This project (the Stickley table) is challenging in part because of the angles of the legs. They meet the top and sides at about a 3 1/2 degree angle. It doesn’t have to be an exact measurement, but it does have to be exactly the same on all four legs, and each leg has to match the sides. Most of the cuts will be made by hand, but there are a couple of things I’m going to do on the miter saw. One of them is to cut an angled guide for the handwork to insure its accuracy.
I’ve noticed recently that my miter saw (a Hitachi C10FSH 10″ sliding compound miter saw, actually) has fence problems. The right side of the fence is machined with a slight curvature. Not much, but enough that it’s caused me problems. As far as I can tell, the curvature is only there to allow the cutoff section to shift back and impact the blade, causing it to bind and launch itself at the operator. I don’t like that much.
Fortunately, it’s fairly easy to fix, and the fix will make use of the saw easier. I added a fence out of hard maple that bolts to the short aluminum fence that’s part of the saw. I added a 2′ piece of Kreg t-track to the top of the fence, to attach a stop to the left side – which is important for keeping multiple pieces to identical length. Measuring each one separately leads to error; bracing them against a hard stop keeps them exactly the same.
I had to limit the fence to a 2″ height – about an inch shorter than I wanted – to give clearance to attach the track. I also added a measuring tape to the top of the track. That was much trickier than I expected, because the measuring marker extends from the right side of the stop about half an inch, so the tape had to be offset to match. This whole arrangement makes it easy for me to cut pieces to length with reasonable accuracy, without having to individually measure each one.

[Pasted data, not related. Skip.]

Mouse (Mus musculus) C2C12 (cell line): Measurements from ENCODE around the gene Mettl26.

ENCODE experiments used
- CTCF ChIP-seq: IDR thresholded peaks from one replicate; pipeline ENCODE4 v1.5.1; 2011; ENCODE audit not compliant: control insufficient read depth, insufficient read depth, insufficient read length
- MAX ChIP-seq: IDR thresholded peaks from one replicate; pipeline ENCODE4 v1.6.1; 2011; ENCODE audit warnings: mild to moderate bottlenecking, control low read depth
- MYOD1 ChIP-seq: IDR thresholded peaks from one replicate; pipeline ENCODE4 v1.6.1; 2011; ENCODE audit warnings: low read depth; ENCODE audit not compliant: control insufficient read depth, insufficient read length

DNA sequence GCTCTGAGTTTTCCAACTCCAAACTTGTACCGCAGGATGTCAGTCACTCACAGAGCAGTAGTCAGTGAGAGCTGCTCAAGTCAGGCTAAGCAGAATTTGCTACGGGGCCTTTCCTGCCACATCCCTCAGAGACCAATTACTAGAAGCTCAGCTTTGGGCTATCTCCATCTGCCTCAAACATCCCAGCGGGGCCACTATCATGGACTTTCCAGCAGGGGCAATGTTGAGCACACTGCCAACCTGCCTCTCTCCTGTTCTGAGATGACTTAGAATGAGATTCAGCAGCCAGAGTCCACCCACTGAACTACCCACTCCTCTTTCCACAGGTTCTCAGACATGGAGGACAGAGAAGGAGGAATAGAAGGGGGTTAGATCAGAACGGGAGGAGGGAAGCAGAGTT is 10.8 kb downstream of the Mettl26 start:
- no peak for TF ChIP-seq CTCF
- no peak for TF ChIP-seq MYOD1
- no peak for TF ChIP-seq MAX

Back to the Top
The top has been removed from clamps, and trimmed to its final dimensions. I have to admit, I’m really pleased about the way the grain in the top looks. There are two or three little black voids in the top, which is typical of mesquite. But that’s okay: because I intend to do something completely different from any of my previous work. I’m going to fill them with melted copper.
Doing the top now allows me to work on it in conjunction with other parts of the project. It has to be scraped perfectly flat, sanded smooth, have the edges softened, and the voids filled.
Also, the other leg blanks are made and glued up. Next, they have to be trimmed to their final dimensions, and I can move on to other parts of the project.
Dovetail Report: I’ve gotten completely past my problems in getting the saw started, and I’m pretty well used to the new Veritas dovetail saw. The two sets I cut today fit the way I wanted with minimal paring. I also realized that it’s much cleaner to chop the wide part of the pins first; it minimizes the chance of damage to the pins when cutting the narrow side. I’ve also decided to make a small brace to use to set against the marking line, and to make sure the cuts for the tails are perpendicular. More on this later; I’ll post pictures of the jig when it’s done.
I also need to decide what kind of wood to use for the inside of the drawer. I think the maple used for the original table (which was made of oak) is a little light for the darker mesquite. I’m leaning towards sassafras, but I need to sand and finish a piece and see how it looks against the finished mesquite. I also need to do some of my dovetail practice in the wood I’m actually going to use for the drawer.
Next time: squaring the leg blanks, making the dovetail jig, and making the angle jig for the joinery.